Monday, June 20, 2011

Sit Down For This One

I heartily endorse the useful advice of J on A Librarian's Guide to Etiquette:

Librarians should militantly enforce the “pushing in” of recently vacated public chairs in their libraries. As you make your rounds through the library, forcefully bump the chairs against the tables as a passive aggressive warning of your quiet rage for any future potential violators.

I don't really do this in my library, but I may need to start. Anything that warns of my quiet rage for future potential violators is a good thing. The people need to know!

I also endorse the curiosity of Paul Levy at Not Running a Hospital, who wonders "Will books someday be works in progress?" He's referring to the fact that, with ebook purchases, one could theoretically buy a book, and then have it automatically updated on your reader to reflect changes made by the author. He compares this to a software update, something that you get to make sure the content is up to date, and it's easy to see how this could be useful for informational material that loses value over time.

A constantly updating encyclopedia, or a guide to New York City, could be very handy, especially if it involved no or minimal charges. Rather than buy a whole new book, just pay a couple of dollars to have the updates integrated.

On the other hand, theoretically, you could also have your book updated to reflect changes made by editors in response to threats of lawsuits, or something. Let's imagine a truly awe-inspiring scandal that prompts a recall of certain information that you purchased, by that could be removed from your book after the fact.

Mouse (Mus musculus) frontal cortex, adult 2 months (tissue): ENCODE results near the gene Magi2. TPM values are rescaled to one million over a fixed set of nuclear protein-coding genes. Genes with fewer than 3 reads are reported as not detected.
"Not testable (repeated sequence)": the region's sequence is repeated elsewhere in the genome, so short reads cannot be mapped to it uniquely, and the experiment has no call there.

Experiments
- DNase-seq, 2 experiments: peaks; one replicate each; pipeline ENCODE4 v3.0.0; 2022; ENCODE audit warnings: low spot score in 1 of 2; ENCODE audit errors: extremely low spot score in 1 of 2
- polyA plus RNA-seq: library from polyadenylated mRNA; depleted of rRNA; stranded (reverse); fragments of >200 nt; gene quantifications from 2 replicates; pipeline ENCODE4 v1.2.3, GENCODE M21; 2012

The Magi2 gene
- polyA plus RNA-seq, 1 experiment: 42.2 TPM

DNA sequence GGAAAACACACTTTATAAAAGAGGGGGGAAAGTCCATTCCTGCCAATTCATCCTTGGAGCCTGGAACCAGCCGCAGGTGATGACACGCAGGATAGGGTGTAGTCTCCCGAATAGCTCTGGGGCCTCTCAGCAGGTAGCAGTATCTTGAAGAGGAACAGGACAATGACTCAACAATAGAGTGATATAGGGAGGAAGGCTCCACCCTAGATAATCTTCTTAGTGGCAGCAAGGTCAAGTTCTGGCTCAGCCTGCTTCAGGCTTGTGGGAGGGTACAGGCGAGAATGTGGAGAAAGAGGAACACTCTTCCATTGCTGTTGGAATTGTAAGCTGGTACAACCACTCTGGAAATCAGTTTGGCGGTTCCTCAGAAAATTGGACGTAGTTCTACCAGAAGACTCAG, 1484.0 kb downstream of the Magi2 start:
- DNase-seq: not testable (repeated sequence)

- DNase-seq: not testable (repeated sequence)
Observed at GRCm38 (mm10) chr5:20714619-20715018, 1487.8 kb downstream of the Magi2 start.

Nobody likes the idea of paying for something and then getting it taken away.

I guess the crucial thing here would be that you should be able to decide if you want to accept the updates or not. Much like software, they could send you a little message saying "an update is available for your book The Awe-Inspiring Scandal Encyclopedia: New York City Edition. Would you like to accept these changes?"

And then you could review the proposed updates and say yes or no. Maybe even accept some while refusing others ("I liked this part better when it was that dude and the ostrich"). It could become not so much a software update as a collaborative editing process.

Of course, then you would have bunches of people running around with their own slightly different versions of what would in some sense be the same book, since it would have a single uniform title, but would in another sense be a bunch of personalized editions, since the actual text might vary widely.

The Awe-Inspiring Scandal Encyclopedia: New York City, Adeline Hoopstine Edition. Citing these as sources gets really interesting.

Once again we stare into the terrifyingly mutable face of the electronic book. We shiver in trepidation, but we cannot turn away.

So keep shoving those chairs in, everyone. At least they're solid.



jtfburgess said...

Have you read this post over at The Technium? It deals with electronic books, and the holistic process of "booking". It relates to your idea of selective versioning of books and adds persistent user contributions as well.

I rather like the idea of being able to "screen" artistic content for free, but having to pay for the notes and comments of experts and beautiful thinkers. Maybe artists would be paid not for distributing their art, but for the secondary right to sell derivative annotations. Hmmm.

A'Llyn said...

That is pretty interesting! I'm a bit skeptical of 'book' as a verb, but I've learned to live with the evidence of mutable language before. And the idea of the ongoing process is fascinating.

It will also be interesting to see if we start to get new kinds of stories and writing, if things are presented with the intention of stimulating this type of interaction...will some people continue to produce "stand-alone" work, while some produce works that really don't amount to much on their own, but take on new depth when others begin to participate by adding their own notes?

Some people are still personally "writing" a book, while others are more "facilitating" the development of one?